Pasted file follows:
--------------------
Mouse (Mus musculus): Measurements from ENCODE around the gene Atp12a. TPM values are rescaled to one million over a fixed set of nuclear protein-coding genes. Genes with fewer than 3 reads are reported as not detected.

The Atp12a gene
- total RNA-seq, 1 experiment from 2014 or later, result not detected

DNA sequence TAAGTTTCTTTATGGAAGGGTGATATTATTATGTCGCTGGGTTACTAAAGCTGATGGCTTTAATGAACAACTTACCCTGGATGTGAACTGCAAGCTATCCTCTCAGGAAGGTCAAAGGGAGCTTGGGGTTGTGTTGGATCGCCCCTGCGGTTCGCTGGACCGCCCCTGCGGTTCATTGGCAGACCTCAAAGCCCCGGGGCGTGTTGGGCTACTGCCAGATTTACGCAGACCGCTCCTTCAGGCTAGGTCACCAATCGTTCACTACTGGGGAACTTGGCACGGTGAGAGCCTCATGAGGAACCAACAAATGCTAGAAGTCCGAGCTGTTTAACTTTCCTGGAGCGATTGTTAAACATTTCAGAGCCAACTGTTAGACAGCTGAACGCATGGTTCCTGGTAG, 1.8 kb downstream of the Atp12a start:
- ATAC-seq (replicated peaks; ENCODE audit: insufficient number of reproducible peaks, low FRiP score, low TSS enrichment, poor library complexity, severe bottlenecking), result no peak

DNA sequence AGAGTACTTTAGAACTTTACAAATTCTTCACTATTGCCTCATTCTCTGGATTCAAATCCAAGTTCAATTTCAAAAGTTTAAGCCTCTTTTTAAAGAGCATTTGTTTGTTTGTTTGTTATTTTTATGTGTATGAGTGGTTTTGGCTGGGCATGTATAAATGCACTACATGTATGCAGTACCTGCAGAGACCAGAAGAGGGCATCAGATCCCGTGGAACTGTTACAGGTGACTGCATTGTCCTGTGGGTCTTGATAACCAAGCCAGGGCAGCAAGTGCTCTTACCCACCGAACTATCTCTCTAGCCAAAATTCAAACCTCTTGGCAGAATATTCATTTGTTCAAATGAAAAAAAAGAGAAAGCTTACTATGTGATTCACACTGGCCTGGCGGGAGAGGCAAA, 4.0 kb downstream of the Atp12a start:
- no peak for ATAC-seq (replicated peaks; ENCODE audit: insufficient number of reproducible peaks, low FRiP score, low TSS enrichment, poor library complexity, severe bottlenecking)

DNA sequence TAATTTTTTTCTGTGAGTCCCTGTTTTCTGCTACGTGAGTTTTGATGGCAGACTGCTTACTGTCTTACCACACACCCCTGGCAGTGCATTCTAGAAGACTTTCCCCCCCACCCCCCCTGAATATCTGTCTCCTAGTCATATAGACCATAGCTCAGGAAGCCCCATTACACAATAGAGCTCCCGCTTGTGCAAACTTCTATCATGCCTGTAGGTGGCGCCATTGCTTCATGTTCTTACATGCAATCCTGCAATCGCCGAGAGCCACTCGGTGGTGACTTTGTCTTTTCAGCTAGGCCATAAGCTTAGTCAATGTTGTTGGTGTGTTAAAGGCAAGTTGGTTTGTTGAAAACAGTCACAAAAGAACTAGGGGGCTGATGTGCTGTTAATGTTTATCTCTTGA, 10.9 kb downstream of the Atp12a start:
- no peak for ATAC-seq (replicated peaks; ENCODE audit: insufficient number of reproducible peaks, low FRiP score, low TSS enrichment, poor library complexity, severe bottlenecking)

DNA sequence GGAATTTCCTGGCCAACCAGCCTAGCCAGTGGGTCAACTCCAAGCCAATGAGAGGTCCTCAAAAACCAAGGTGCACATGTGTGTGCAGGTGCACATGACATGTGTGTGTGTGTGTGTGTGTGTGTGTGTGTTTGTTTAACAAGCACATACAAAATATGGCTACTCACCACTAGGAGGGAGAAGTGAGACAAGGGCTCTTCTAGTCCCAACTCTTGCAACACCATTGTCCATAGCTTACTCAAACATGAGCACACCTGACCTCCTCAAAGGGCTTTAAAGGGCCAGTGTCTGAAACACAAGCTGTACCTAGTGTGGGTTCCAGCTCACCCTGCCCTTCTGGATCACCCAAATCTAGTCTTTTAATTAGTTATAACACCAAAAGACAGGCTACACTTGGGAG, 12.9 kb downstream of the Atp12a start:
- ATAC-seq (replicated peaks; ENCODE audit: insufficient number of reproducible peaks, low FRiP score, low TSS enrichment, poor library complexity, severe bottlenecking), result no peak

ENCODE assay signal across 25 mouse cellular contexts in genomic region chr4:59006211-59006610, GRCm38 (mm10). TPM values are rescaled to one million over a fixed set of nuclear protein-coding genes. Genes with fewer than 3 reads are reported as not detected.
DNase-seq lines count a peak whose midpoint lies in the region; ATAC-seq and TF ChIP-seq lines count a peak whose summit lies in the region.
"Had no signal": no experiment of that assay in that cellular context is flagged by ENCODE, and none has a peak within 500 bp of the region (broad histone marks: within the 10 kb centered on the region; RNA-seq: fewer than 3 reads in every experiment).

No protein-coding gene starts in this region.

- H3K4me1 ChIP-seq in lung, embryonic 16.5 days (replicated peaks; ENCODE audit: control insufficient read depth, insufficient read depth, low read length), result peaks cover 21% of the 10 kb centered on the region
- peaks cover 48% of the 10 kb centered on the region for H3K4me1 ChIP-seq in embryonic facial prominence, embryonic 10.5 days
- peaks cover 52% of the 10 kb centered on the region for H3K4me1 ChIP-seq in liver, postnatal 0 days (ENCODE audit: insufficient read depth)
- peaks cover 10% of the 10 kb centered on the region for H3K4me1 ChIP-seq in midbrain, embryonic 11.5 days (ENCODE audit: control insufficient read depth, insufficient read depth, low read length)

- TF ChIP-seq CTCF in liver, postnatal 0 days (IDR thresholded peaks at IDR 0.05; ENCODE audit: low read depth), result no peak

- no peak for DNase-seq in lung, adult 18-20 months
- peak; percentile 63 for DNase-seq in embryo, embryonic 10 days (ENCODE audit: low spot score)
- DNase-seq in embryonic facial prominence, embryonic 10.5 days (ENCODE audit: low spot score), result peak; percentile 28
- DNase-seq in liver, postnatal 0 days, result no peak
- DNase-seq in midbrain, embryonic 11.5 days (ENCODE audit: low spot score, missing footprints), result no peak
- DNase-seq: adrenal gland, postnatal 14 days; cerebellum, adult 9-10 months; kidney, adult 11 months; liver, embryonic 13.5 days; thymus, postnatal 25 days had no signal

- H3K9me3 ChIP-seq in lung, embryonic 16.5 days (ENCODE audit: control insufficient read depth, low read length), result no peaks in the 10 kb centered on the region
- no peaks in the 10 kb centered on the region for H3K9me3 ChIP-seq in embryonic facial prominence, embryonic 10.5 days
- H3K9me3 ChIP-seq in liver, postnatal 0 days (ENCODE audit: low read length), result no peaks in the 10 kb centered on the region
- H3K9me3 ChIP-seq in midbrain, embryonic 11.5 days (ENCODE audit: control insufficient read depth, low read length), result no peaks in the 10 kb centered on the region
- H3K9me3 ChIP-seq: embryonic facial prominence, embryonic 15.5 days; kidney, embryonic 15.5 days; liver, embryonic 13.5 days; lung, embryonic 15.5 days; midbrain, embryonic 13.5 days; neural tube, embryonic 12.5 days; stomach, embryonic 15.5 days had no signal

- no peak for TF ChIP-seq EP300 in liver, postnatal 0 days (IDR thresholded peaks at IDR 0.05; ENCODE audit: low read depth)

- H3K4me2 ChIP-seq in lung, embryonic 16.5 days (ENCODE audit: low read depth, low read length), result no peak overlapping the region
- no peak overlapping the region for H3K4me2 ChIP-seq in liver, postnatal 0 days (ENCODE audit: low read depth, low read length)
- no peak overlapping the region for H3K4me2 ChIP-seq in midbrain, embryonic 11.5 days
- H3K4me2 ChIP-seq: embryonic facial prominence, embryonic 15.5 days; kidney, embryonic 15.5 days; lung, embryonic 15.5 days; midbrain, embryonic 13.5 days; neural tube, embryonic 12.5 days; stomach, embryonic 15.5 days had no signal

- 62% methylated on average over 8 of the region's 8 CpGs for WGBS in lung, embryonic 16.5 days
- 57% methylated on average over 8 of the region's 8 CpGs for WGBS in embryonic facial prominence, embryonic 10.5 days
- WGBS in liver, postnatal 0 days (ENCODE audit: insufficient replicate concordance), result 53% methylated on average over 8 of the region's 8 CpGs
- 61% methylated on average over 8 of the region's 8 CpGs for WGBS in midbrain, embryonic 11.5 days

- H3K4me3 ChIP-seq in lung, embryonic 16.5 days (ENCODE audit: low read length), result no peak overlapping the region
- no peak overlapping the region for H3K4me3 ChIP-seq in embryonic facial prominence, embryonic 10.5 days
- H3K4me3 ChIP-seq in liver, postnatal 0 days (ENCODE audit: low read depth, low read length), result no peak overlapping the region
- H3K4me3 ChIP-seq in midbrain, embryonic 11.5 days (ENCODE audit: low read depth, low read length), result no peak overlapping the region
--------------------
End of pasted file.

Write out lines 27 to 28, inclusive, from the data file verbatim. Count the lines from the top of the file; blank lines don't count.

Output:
- H3K9me3 ChIP-seq in lung, embryonic 16.5 days (ENCODE audit: control insufficient read depth, low read length), result no peaks in the 10 kb centered on the region
- no peaks in the 10 kb centered on the region for H3K9me3 ChIP-seq in embryonic facial prominence, embryonic 10.5 days